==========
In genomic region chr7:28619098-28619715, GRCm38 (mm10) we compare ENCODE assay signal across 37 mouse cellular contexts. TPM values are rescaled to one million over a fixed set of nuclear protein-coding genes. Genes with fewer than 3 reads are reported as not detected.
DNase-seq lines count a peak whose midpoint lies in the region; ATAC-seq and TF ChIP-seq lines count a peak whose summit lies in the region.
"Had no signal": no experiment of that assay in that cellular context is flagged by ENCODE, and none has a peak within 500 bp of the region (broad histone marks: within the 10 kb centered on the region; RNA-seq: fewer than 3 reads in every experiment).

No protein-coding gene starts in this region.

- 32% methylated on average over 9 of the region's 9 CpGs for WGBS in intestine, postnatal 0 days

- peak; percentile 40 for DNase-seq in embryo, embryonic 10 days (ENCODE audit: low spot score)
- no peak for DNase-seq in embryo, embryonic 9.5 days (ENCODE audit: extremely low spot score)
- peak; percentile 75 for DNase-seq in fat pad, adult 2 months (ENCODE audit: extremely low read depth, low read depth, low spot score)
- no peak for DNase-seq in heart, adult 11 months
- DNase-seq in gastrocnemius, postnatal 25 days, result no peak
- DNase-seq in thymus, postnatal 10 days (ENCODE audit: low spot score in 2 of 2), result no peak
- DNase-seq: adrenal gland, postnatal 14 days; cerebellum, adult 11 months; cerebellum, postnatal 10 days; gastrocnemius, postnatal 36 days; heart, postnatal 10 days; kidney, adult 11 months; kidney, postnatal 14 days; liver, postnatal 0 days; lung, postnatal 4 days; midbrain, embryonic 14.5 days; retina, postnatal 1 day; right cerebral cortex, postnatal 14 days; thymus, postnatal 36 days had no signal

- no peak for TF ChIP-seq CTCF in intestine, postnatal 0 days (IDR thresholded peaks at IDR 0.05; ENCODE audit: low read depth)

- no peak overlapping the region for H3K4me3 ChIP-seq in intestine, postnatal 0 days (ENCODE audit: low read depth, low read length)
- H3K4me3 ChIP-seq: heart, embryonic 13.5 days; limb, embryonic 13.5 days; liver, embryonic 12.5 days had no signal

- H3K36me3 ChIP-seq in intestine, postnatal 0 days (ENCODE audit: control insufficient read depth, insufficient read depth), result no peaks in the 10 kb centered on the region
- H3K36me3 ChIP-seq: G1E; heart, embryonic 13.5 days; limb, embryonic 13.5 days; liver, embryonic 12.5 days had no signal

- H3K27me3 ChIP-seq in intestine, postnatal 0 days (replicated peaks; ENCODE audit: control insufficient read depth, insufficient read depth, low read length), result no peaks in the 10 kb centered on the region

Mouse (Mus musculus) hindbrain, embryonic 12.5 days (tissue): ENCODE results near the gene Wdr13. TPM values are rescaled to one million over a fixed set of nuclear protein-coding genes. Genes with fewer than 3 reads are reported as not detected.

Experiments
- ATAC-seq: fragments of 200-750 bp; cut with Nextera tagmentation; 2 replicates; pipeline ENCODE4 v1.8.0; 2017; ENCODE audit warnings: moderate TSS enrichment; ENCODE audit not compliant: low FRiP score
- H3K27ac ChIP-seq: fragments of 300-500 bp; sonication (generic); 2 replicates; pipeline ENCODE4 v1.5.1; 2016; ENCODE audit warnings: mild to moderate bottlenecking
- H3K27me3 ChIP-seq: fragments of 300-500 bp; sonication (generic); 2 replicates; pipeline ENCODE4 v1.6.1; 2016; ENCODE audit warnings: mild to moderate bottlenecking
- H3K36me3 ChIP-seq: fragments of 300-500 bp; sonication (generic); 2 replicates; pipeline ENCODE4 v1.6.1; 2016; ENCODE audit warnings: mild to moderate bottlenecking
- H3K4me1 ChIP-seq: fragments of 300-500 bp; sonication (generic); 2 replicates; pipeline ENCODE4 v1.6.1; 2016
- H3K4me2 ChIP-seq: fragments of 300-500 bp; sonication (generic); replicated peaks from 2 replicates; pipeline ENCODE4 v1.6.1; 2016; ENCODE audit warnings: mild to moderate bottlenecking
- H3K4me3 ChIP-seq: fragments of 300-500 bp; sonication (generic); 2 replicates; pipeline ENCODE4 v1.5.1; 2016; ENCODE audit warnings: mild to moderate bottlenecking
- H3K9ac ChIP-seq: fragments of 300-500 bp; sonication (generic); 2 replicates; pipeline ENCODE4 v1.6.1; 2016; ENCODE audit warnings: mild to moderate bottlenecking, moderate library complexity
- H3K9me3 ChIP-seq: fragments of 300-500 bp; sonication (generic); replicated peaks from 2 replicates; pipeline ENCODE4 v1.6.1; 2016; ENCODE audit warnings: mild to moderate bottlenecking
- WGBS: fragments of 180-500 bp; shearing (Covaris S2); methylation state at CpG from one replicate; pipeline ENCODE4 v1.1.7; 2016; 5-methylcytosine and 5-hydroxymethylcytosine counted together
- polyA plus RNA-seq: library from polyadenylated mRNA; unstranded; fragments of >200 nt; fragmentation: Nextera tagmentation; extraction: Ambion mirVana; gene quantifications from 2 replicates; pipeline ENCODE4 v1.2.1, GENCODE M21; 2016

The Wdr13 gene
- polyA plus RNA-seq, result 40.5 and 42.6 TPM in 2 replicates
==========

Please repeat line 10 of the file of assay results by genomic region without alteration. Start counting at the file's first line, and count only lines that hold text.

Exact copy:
- DNase-seq in gastrocnemius, postnatal 25 days, result no peak